Ong Ye Kung says good academic results is not the only way to success; encourages education system to keep with social media

Yesterday (16 January), Education Minister Ong Ye Kung highlighted that the route to success does not solely rely on academic results.

In fact, he said that employers need to recognise candidates who are equipped with diverse skills so that, when combined together, they can deliver results.

“A degree will therefore not be the only proxy to skills. I suspect that over time, real experiences, internship, mentorship and micro-credentials may become closer proxies,” he noted.

Mr Ong explained that education systems are facing two challenges, first being to change the mindset that a degree is the one and only way to excel in life. The second is to alter education to be one that’s lifelong and experiential.

The Minister mentioned this while speaking at a conference on political societal changes in the Middle East, and if the East Asian experience is relevant to the region.

The two-day conference was organised by the National University of Singapore’s Middle East Institute, and conducted at Orchard Hotel with 200 attendees comprising of educational leaders and academics from the Middle East and Asia.

Mr Ong was one of the four speakers at the event.

In his speech, Mr Ong also noted the importance of social media and the need for education systems to keep up with it.

He said that social media is changing the way people consume and receive information, and education has to play a role in tackling this challenge.

Even though the society has not found a solution to deal with the ills of social media, education systems have to acknowledge its importance and “equip our young with the values, mindsets and skills to live in this digital world,” he asserted.

Mr Ong also agreed that more people have accepted that social media is “profoundly altering public discourse, and the functioning of democratic system”.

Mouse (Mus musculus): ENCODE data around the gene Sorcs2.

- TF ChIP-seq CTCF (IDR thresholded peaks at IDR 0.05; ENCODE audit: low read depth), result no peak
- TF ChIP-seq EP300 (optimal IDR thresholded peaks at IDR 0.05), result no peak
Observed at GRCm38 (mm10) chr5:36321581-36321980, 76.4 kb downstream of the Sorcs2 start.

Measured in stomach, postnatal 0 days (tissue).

He also went on to explain on how social media had completely modify the way people give feedback or criticism.

Those days, an individual first needs to explain the situation, detail out why a particular action led to a negative outcome, and share areas for improvement.

“Today I’m not sure these skills are observed as most people just click thumbs up or down, and key in some comments, almost unthinkingly,” Mr Ong said.

He continued, “So (social media) really changes the way we interact and give affirmation to each other.”

If that’s not all, it has also change the trust relationships that exist between the authorities, professionals, and people they serve, the Minister said, adding that it can affect young Singaporeans’ social-emotional well-being.

Thankfully, associate chair of research Alton Chua, of the Wee Kim Wee School of Communication and Information at Nanyang Technological Univeristy, said that there’s a way to deal with this.

Associate Professor Chua explained that the younger crowd need to not only brush their hard and soft skills to handle a technologically-connected world, but also equip themselves with “values such as respect, honesty and love”.

“The need to survive and even thrive in a capricious job market means we have to continually pick up new skills,” he told the Straits Times.

Separately, Qatar University president Hassan Rashid Al-Derham said at a dialogue that Middle East can learn from Singapore on the need for effective and target-based education. This method, according to him, has helped unify different ethnicities in multi-ethnic Singapore.

“In order for us in the Middle East to overcome our societal divisions because of ethnic, sectarian and class differences, we need to reform and unify education systems through the curriculum to incorporate values that contribute to building the unity in the society,” explained Dr Al-Derham.

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